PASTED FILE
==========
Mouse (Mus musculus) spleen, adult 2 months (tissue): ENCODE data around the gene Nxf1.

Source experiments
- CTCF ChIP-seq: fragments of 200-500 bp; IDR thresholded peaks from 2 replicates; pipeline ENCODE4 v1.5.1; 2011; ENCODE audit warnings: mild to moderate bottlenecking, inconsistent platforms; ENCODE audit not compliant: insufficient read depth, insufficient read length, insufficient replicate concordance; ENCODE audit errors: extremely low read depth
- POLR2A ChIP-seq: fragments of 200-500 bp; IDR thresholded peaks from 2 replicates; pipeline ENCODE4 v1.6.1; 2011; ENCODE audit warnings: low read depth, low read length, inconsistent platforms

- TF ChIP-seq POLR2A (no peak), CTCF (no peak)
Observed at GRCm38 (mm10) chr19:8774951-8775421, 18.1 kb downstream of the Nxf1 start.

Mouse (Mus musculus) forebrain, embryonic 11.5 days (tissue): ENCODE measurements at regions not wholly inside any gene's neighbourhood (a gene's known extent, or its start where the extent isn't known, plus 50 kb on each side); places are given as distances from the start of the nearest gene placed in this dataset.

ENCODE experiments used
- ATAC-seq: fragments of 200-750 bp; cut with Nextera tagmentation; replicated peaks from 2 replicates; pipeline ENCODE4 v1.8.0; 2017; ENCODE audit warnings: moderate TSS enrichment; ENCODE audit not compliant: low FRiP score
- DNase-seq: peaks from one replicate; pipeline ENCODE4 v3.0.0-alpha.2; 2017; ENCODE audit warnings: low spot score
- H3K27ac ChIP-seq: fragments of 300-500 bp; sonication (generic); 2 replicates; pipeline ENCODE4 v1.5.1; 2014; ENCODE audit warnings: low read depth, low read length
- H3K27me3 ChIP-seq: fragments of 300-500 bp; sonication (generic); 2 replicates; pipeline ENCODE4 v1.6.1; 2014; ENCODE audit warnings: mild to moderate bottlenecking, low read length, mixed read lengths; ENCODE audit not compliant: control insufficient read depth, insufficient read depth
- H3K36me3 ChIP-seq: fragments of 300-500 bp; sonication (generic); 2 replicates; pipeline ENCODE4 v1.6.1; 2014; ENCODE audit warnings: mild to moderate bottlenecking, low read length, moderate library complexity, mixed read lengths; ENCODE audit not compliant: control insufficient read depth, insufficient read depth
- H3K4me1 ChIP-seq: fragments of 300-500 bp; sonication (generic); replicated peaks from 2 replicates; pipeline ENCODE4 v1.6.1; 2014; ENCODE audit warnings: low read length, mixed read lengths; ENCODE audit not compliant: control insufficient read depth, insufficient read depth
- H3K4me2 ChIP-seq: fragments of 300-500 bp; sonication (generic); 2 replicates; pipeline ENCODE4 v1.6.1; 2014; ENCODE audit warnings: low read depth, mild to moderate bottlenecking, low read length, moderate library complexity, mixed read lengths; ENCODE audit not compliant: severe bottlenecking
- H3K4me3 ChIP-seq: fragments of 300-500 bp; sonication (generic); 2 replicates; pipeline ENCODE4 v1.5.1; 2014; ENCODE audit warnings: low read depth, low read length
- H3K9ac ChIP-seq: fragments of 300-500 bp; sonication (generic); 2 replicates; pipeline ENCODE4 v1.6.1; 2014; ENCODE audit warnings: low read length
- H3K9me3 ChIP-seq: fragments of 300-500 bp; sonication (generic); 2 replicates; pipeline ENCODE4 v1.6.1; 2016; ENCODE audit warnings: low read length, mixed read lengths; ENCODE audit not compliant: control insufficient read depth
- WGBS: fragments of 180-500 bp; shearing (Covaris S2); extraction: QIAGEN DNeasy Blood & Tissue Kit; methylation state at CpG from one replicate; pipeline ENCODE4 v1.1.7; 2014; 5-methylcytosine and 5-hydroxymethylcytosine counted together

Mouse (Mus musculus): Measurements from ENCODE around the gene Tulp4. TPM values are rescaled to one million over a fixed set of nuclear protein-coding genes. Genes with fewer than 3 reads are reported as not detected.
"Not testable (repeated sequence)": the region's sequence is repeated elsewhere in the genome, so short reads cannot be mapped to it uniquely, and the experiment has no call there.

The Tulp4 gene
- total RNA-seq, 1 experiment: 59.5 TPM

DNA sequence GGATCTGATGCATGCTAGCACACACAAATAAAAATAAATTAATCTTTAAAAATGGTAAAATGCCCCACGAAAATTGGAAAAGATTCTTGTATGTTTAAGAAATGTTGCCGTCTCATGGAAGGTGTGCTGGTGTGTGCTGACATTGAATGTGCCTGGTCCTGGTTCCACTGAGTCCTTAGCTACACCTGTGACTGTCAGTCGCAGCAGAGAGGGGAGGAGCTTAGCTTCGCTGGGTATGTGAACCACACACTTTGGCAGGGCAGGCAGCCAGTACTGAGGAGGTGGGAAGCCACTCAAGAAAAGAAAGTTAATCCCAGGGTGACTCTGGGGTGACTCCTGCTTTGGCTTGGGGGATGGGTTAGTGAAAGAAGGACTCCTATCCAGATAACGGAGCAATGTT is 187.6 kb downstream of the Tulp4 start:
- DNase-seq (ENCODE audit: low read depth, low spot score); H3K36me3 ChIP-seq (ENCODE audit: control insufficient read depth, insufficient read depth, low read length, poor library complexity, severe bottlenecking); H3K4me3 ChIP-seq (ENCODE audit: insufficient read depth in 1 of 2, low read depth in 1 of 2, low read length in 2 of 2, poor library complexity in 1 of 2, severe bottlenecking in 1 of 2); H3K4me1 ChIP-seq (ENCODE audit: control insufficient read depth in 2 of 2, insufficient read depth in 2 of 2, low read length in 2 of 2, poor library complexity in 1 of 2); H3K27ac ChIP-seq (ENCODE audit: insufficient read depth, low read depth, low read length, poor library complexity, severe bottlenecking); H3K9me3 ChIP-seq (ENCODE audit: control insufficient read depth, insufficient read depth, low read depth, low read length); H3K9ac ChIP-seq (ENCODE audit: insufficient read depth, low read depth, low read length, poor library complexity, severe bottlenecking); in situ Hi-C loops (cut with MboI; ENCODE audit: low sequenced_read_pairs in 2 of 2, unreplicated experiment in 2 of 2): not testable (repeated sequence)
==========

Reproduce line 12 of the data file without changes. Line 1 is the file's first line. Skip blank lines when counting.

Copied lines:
- H3K27me3 ChIP-seq: fragments of 300-500 bp; sonication (generic); 2 replicates; pipeline ENCODE4 v1.6.1; 2014; ENCODE audit warnings: mild to moderate bottlenecking, low read length, mixed read lengths; ENCODE audit not compliant: control insufficient read depth, insufficient read depth